the top front part of the uniform be fitted a badge with a legibly printed insignia containing the words “PRIVATE SECURITY” and a company patch containing the company’s name.
On the top back part of the uniform shall be imprinted.
The word “SECURITY” should be in legible characters.
The Regulations have also provided an itemized list of the equipment and tools approved by the Authority for use by private security service providers.
e. Private Security Fidelity Fund
The Regulations provide that the Private Security Fidelity Fund (“the Fund”) will be used to defray the administrative and operational expenses of the Authority, for organizing training workshops and seminars for private security providers and for ensuring full implementation of the Act.
f. Exercise of the Power of Arrest
Private service security providers are empowered by the Regulations to arrest a person who is suspected to have committed an offence. Once such an arrest has been effected, the Regulations provide that the arrested person must be immediately handed over the person to the nearest police. station. However, private security providers have been expressly prohibited from the use of violent means in arresting any suspected offender and may only employ force when:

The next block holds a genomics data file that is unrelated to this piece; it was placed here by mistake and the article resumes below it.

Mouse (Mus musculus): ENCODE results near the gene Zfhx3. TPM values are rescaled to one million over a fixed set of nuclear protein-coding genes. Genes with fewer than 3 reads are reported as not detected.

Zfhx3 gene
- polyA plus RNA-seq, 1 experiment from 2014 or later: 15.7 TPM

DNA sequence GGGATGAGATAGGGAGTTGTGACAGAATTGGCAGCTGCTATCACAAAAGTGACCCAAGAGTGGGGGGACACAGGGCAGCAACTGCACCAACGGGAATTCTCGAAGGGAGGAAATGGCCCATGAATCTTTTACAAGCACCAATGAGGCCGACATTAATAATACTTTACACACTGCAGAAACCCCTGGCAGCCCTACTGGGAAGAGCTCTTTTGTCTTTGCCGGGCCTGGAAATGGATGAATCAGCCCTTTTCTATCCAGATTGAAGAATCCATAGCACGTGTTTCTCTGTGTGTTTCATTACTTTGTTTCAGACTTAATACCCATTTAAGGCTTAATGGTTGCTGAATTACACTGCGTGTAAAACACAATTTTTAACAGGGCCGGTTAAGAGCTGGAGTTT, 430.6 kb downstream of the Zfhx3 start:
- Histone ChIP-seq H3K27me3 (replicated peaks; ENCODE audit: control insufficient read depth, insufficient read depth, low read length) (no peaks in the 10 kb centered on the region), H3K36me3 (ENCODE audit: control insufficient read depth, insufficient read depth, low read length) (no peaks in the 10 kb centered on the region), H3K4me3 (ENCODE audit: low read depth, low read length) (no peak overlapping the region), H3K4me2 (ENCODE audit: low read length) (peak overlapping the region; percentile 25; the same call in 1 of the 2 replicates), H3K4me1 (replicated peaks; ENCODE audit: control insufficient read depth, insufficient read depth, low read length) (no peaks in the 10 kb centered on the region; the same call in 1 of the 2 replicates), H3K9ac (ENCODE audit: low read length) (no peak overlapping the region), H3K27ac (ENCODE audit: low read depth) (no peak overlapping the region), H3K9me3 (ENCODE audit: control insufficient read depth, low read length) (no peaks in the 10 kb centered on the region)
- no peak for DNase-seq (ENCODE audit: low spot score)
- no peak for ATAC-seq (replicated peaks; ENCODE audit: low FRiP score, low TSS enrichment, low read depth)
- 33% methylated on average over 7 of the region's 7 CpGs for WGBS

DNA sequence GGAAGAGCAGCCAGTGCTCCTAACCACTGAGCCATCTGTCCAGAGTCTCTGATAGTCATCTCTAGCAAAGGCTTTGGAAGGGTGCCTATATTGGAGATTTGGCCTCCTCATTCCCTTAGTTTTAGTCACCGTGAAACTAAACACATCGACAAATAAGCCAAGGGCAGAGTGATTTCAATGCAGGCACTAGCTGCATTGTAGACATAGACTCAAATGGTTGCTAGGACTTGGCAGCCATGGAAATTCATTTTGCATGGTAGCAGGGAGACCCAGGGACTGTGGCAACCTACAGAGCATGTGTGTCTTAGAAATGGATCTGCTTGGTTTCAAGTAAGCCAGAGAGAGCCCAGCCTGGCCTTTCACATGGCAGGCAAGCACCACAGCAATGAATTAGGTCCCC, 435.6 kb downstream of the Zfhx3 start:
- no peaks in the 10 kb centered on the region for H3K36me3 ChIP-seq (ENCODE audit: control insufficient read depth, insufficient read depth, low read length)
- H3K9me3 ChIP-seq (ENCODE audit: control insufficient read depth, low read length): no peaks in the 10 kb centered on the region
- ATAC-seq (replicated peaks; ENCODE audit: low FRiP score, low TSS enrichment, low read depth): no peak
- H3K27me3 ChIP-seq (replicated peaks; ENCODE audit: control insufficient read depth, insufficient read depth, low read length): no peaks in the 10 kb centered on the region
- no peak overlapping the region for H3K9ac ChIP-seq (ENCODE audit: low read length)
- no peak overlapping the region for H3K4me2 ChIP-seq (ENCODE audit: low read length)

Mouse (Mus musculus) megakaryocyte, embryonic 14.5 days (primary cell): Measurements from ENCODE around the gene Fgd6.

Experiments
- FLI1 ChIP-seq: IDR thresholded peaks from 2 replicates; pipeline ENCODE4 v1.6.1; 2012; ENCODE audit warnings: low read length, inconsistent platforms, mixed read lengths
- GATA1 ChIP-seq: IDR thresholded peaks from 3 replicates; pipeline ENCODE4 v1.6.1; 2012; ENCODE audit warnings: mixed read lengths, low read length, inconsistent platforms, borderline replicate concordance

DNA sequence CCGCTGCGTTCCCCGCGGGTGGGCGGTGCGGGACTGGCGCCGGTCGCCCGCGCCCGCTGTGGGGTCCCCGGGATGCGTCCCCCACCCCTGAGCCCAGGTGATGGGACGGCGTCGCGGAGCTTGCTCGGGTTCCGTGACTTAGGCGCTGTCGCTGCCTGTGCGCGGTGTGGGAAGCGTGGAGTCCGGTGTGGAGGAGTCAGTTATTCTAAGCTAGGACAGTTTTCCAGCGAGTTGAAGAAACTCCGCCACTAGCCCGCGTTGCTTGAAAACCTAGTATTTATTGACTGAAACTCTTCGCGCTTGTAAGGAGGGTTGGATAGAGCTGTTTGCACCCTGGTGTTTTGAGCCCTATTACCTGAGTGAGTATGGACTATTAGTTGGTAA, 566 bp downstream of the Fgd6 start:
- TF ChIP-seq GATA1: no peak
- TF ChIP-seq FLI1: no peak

a) non-violent measures have failed;
b) to prevent escape.
A private security service provider who uses any form of force shall immediately, report to the police station or post, explaining the circumstances that necessitated the use of force and the police. Exercise of the Power of Arrest Private service security providers are empowered by the Regulations to search a person on entry or exit of a building or property without a warrant. However, every search shall be conducted in the presence of at least two officers and a body search involving touching of the person shall be conducted by an officer of the same sex.
National security is at the centre front of a country and its economic agenda. The Regulations are meant to give to ensure that the private security industry, a sector that has grown in leaps over the years, is held accountable and that standards of professionalism are upheld.
With proper enforcement, the Regulations will ensure public safety and security is adhered to and that employees of the private security firms are trained and their welfare is catered for.